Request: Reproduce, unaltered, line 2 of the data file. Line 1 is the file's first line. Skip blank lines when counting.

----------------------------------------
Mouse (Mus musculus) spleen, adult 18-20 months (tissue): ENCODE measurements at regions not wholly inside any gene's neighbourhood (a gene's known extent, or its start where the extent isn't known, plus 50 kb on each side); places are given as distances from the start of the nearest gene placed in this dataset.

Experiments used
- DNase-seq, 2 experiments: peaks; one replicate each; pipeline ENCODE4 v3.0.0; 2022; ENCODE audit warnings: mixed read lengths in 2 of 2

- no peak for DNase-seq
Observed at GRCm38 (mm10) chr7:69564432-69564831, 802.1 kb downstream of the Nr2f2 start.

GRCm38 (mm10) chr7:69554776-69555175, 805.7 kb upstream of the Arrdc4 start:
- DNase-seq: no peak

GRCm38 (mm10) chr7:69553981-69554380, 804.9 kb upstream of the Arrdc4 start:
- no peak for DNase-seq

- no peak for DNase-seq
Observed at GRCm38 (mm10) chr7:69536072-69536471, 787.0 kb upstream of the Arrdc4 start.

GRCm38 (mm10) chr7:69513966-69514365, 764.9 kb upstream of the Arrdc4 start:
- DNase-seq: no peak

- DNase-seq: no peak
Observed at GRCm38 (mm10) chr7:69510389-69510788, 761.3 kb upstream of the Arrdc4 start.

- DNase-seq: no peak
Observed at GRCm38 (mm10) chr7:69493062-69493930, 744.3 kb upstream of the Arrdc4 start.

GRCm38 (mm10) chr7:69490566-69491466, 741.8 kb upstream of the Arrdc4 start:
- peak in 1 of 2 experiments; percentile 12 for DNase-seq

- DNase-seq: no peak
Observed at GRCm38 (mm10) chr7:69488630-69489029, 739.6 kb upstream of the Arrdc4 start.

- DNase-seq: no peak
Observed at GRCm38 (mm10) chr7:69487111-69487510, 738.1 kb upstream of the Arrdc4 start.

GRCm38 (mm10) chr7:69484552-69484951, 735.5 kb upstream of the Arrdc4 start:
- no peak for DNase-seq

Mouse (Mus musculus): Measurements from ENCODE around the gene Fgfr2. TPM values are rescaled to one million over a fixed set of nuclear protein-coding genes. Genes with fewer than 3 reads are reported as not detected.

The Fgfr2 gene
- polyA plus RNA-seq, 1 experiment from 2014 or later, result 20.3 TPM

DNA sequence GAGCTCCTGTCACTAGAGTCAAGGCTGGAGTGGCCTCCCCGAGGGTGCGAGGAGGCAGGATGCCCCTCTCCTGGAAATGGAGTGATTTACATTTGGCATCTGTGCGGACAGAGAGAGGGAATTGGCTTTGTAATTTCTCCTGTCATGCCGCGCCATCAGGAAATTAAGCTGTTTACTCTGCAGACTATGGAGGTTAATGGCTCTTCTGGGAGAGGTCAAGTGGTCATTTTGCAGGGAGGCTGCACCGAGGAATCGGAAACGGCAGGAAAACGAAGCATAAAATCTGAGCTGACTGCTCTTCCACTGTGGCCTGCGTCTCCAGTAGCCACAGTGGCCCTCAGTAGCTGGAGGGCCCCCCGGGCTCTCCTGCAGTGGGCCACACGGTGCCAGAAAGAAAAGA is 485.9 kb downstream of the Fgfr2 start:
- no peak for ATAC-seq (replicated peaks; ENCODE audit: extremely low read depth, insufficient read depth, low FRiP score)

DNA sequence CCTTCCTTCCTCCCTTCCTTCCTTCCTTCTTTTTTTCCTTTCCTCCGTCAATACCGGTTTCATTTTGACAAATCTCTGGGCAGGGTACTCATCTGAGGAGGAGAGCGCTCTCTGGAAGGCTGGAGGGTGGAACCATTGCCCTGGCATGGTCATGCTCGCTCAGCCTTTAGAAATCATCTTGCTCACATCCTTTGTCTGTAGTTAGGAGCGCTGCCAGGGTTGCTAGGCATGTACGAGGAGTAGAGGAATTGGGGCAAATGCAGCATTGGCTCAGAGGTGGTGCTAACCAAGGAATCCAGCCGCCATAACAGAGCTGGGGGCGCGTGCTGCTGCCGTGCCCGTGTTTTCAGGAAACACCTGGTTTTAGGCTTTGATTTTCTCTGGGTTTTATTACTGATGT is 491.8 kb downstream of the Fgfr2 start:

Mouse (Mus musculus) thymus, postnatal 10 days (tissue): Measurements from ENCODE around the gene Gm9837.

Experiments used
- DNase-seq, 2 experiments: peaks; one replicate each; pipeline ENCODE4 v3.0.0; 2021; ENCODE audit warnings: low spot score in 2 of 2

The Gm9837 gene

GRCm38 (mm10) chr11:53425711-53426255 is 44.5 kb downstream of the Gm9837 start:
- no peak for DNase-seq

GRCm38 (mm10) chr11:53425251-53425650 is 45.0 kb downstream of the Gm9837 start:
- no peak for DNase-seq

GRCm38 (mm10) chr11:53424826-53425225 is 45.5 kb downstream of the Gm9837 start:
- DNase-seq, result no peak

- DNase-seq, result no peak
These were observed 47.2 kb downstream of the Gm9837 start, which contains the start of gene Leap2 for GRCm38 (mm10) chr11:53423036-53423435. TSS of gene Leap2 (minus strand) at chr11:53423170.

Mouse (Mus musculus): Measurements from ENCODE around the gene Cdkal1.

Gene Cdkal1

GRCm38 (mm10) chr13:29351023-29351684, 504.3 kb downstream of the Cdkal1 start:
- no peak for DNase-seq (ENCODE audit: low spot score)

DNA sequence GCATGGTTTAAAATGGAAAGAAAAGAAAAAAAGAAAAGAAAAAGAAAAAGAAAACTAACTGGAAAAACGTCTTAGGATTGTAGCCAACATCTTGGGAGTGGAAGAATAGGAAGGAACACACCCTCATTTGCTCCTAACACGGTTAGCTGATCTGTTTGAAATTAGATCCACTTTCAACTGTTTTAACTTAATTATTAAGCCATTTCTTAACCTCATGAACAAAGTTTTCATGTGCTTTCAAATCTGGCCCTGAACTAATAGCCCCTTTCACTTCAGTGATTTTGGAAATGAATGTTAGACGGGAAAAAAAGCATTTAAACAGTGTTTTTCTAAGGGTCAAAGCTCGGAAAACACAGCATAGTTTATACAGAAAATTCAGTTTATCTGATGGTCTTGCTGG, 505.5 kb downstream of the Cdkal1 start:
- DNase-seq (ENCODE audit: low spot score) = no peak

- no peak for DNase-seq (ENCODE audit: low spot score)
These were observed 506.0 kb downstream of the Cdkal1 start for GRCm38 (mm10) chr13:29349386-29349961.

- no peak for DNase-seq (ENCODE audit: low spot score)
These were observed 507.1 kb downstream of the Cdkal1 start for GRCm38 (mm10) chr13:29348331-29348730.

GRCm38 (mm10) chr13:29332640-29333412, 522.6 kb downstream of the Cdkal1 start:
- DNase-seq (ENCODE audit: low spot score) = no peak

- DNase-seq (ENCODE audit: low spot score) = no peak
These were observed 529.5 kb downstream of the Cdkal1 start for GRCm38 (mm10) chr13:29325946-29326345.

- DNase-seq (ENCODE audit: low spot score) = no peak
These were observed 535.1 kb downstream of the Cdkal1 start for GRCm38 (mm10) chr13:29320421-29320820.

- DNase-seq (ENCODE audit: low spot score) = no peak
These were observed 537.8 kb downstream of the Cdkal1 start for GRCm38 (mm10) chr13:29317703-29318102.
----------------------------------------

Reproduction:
Experiments used